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Mech2321

Metro Detroit Instructors?

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Are there any Metro Detroit instructors that would be willing to work with me one on one for training for the A license? The reason I'm asking is because I'd like to obtain a parachute license but Saturday is the only day I get off work. It's late in the season and all of the drop zones around here stop training in October. From what I understand there are no regulations or rules against training beyond October it's just most people are not interested in doing it because of the cold weather. I'm a truck driver. I'm use to and have driven in all sorts of weird and bizarre weather conditions from category 1 hurricanes, to white out conditions, dust storms, black out conditions out west due to to forest fires, freezing rain, 40 below zero temps in Canada, etc, etc. I'm not worried about cold air. I know it gets cold up there but I'm willing to keep going with the training if someone is also wiling to do it. I will have to go through the entire schooling from ground school through all of the AFF jumps. So I'd need at least the two instructors for the beginning. I'm hoping to get through most of the jumps before October so I can continue with just a coach after that. Thanks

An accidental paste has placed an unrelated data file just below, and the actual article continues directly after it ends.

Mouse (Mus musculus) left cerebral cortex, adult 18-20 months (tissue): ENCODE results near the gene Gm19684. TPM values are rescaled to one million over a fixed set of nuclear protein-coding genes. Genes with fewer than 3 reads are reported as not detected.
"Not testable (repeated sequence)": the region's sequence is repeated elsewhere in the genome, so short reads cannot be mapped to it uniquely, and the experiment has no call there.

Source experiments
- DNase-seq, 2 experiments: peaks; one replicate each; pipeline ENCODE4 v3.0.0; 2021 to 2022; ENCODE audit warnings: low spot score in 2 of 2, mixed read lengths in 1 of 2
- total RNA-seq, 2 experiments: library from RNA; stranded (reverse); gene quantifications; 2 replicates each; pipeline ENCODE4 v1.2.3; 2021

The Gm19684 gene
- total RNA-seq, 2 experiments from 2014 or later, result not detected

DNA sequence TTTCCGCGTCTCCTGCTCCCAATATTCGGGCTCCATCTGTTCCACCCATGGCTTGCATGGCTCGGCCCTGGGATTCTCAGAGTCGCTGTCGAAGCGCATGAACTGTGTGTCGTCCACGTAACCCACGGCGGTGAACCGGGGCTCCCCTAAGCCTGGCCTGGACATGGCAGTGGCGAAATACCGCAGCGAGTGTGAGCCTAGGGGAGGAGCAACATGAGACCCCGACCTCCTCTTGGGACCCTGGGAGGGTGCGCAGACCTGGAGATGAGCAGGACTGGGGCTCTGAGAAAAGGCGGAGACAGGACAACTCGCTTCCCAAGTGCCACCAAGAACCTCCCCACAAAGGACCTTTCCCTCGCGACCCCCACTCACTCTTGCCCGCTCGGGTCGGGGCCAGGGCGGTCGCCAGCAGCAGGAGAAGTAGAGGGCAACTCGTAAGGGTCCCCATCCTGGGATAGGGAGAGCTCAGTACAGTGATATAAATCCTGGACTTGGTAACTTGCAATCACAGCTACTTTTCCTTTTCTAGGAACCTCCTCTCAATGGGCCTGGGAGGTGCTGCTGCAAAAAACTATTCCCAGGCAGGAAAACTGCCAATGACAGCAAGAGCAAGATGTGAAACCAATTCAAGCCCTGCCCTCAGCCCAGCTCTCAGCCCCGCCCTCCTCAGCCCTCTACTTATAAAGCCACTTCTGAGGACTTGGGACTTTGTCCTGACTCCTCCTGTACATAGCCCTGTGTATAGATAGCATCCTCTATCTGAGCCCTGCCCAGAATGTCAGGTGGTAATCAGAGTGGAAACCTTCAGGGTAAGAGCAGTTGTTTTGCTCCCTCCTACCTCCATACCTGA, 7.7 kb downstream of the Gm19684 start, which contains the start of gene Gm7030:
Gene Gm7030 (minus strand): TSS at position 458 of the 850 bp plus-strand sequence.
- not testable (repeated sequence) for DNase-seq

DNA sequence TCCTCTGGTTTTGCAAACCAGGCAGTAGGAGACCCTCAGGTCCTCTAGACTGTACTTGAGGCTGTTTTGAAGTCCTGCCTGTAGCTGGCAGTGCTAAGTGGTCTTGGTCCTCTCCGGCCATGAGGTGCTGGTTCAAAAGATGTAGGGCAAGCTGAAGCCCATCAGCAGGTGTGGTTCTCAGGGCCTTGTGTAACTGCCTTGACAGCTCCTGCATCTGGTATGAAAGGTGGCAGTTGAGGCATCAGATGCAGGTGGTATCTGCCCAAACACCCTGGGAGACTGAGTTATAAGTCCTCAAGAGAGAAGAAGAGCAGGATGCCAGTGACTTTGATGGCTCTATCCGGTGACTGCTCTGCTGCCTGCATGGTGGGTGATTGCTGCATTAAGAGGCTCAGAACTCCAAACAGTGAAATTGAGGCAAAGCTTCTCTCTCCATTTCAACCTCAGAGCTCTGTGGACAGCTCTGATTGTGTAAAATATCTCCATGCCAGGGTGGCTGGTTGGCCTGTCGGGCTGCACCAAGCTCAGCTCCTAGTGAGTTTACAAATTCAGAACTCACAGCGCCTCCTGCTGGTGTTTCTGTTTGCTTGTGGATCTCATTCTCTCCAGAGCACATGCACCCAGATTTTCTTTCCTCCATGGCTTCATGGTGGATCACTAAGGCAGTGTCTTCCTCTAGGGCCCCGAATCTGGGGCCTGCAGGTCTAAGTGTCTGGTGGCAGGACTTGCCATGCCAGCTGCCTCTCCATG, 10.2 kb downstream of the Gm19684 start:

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I am admittedly a bit confused. You're focused on the cold more so than the training. You've acknowledged the main reason why DZs aren't open past October up north and I doubt they're going to open past that for one person. Having said that; It's just July. If you're that motivated - any of the following DZ's will do their best to help you to get your "A" License by the end of the season.

http://www.dropzone.com/dropzone/North_America/United_States/Michigan/index.html
Nobody has time to listen; because they're desperately chasing the need of being heard.

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Had issues with Tecumseh. The entire ground school was nothing but they guy reading the entire 270 plus page USPA manual for 8 hours, which is available for free online from the USPA. I paid $200 for someone to read a book to me, that's available for free? Six hours into the course I started falling asleep. I asked for my money back.

Midwest Free Fall doesn't return calls or emails. I actually finally got through to one guy and he was supposed to call me back. Never did. I call, leave messages with the receptionist, nothing.

The rest of those drop zones are a three hour drive or more.

I was hoping for an independent instructor more less because I'm short $3000 and 2 weeks off work to be able to "cram" the entire course. If weather was perfect, which it's not as this is Michigan, someone could do all 25 jumps in one week. So between the money issue and time constraints, this is something that would take months to finish. It puts it potentially passed October. Every drop zone I've talked to said they shut down in October.

If this is the response I'm going to get from local drop zones in Michigan and I have to save up the money to pay for it all at once and take two weeks off work to do it, then I'll just take the two weeks off next year and go to the Dallas TX Spaceland drop zone as what I've seen looks very impressive.

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Quote

take the two weeks off next year and go to the Dallas TX Spaceland drop zone as what I've seen looks very impressive.